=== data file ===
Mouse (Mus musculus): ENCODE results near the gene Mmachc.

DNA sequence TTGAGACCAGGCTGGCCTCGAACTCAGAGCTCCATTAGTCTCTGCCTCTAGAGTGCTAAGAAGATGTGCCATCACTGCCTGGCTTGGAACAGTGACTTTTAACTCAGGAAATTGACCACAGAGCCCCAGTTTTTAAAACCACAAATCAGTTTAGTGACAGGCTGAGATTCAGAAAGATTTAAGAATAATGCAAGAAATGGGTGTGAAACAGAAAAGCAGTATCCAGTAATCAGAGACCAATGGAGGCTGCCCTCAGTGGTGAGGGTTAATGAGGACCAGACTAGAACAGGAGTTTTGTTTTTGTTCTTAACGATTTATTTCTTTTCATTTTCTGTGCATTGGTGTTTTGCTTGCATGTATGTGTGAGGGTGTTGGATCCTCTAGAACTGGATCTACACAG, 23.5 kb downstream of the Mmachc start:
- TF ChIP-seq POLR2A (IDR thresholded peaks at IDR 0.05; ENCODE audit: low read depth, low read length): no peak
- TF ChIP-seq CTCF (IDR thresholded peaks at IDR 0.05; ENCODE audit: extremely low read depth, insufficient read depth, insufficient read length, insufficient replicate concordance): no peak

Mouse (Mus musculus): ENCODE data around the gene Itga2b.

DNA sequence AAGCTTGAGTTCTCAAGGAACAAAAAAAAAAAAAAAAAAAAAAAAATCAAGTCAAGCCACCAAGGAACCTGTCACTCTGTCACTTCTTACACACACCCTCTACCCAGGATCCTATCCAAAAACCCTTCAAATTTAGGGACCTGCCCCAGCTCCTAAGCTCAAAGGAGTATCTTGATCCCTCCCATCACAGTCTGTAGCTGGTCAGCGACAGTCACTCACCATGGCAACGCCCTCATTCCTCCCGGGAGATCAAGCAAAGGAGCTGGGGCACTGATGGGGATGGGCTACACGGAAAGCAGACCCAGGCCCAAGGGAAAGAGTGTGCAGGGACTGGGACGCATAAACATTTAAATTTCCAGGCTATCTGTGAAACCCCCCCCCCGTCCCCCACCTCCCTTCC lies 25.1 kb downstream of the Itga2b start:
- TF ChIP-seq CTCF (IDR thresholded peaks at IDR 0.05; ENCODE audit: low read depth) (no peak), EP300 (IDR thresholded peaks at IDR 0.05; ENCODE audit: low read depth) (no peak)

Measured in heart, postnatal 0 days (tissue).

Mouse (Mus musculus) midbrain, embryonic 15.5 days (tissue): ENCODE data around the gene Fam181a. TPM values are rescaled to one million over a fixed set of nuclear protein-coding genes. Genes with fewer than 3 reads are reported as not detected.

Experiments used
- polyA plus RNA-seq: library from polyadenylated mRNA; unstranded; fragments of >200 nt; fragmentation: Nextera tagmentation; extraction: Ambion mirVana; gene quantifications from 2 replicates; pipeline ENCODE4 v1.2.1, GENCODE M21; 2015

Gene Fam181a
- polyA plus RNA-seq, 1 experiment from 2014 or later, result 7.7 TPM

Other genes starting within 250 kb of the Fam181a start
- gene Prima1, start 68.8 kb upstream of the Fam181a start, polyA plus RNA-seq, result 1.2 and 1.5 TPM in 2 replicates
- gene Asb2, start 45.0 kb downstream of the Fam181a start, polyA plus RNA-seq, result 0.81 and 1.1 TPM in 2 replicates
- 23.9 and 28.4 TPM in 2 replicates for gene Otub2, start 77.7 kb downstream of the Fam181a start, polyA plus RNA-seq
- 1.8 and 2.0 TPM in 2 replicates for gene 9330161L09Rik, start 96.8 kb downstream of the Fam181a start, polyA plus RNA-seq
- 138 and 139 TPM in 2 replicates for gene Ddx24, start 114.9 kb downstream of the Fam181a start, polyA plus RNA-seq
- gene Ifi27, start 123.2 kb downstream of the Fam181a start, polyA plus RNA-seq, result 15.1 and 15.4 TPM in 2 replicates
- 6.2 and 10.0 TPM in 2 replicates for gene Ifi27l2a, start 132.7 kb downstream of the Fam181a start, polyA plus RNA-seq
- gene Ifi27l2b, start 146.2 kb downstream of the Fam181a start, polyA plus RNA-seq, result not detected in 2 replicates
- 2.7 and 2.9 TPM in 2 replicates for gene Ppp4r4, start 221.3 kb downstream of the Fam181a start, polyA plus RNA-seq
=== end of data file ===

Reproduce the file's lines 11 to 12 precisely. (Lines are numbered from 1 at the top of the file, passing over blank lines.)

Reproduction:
- polyA plus RNA-seq: library from polyadenylated mRNA; unstranded; fragments of >200 nt; fragmentation: Nextera tagmentation; extraction: Ambion mirVana; gene quantifications from 2 replicates; pipeline ENCODE4 v1.2.1, GENCODE M21; 2015

Gene Fam181a